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fangirl0708

Odd Gainesville find

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fangirl0708

Just left Gainesville, found this oddity while we were hunting and I was hoping to see if anyone can help me ID it.  We are still driving, so if better pictures are needed, please let me know. It is the size of a dime. 

20171009_134053.jpg

20171009_134225.jpg

20171009_134159.jpg

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Rockwood

Fish tooth plate.

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WhodamanHD
35 minutes ago, Rockwood said:

Fish tooth plate.

+1

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Harry Pristis

 

Nice!  The teeth typically are lost in the Plio-Pleistocene homologous plates found in South Florida.  Like this one:

 

 

fishDrumMill.JPG

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Rockwood

I must be getting soft. Almost said drum, but chickened out.

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Al Dente

It is a phyllodont type toothplate, probably from a wrasse.

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Jeffrey P

That's a beautiful find. Congratulations.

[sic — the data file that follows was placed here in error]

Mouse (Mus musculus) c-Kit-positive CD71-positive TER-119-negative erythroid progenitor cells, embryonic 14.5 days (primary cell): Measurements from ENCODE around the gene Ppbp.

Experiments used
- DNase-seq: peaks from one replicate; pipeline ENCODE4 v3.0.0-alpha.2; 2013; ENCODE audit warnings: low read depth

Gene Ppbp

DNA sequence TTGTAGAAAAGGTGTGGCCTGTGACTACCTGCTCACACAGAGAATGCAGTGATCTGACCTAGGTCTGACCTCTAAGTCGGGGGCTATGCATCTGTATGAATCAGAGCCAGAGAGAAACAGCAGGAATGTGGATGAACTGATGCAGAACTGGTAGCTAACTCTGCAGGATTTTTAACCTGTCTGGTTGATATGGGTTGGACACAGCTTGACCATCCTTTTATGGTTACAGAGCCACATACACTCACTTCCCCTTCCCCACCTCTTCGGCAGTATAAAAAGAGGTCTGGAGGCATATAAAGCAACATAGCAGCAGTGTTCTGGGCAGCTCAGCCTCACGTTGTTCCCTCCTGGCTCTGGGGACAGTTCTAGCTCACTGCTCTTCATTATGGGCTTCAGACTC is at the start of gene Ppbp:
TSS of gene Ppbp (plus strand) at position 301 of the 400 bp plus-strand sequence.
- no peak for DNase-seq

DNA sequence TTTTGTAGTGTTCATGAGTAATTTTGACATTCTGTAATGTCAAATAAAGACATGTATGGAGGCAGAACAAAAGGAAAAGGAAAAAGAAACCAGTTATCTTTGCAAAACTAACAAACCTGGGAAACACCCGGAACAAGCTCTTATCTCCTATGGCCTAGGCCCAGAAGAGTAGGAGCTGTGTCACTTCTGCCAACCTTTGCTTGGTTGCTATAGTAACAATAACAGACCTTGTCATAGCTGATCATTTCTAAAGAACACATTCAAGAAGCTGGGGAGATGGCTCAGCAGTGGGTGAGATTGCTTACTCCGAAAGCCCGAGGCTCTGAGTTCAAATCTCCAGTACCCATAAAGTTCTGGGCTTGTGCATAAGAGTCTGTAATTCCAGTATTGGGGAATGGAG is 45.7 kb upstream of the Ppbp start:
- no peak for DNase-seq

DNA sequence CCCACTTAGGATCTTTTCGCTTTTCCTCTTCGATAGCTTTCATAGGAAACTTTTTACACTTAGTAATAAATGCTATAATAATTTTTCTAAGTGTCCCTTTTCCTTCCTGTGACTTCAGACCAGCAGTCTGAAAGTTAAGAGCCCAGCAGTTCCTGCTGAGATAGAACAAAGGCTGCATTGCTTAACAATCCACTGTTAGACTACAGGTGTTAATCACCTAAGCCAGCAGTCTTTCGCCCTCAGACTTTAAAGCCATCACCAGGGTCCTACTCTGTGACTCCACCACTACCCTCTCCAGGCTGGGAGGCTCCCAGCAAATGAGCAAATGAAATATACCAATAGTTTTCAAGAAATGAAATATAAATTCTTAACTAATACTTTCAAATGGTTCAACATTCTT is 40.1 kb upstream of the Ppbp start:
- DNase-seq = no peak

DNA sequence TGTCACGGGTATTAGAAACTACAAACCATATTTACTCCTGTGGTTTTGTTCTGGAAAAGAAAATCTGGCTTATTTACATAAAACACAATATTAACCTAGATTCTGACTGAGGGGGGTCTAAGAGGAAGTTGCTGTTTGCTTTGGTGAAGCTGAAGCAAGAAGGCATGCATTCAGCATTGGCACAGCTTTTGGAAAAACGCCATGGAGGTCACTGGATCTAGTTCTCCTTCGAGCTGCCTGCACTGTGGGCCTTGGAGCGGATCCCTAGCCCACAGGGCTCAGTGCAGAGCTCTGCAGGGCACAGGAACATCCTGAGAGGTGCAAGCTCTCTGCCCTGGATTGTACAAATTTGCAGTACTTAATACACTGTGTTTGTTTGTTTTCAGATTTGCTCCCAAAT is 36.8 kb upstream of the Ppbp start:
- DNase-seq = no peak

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Rockwood
13 minutes ago, Al Dente said:

It is a phyllodont type toothplate, probably from a wrasse.

Now if I could just learn to be more patient. :)

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Harry Pristis

 

Hulbert does list one wrasse (Family LABRIDAE) in the Middle Miocene, but it is "genus and spec. indet."

 

 

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WhodamanHD

@Harry Pristis @Al Dente

How about ocean sunfish?

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Al Dente
9 hours ago, WhodamanHD said:

@Harry Pristis @Al Dente

How about ocean sunfish?

Ocean sunfish (Mola) have bony beaks that lack enamel teeth.

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WhodamanHD
1 hour ago, Al Dente said:

Ocean sunfish (Mola) have bony beaks that lack enamel teeth.

Sorry, I mean regular sunfish (I remembered looking at some specimens, just found some other references to them) genus Lepomis.

i know they have been found in the middle Miocene of Florida.

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Harry Pristis

 

Lepomis and other freshwater sunfish have, I believe, essentially undifferentiated teeth in their grinding mills.

 

 

fish_grinding_mills_trio.JPG

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Coco

Hi,

 

If it is Miocene, it looks like Labrodon pavimentatum.

 

Coco

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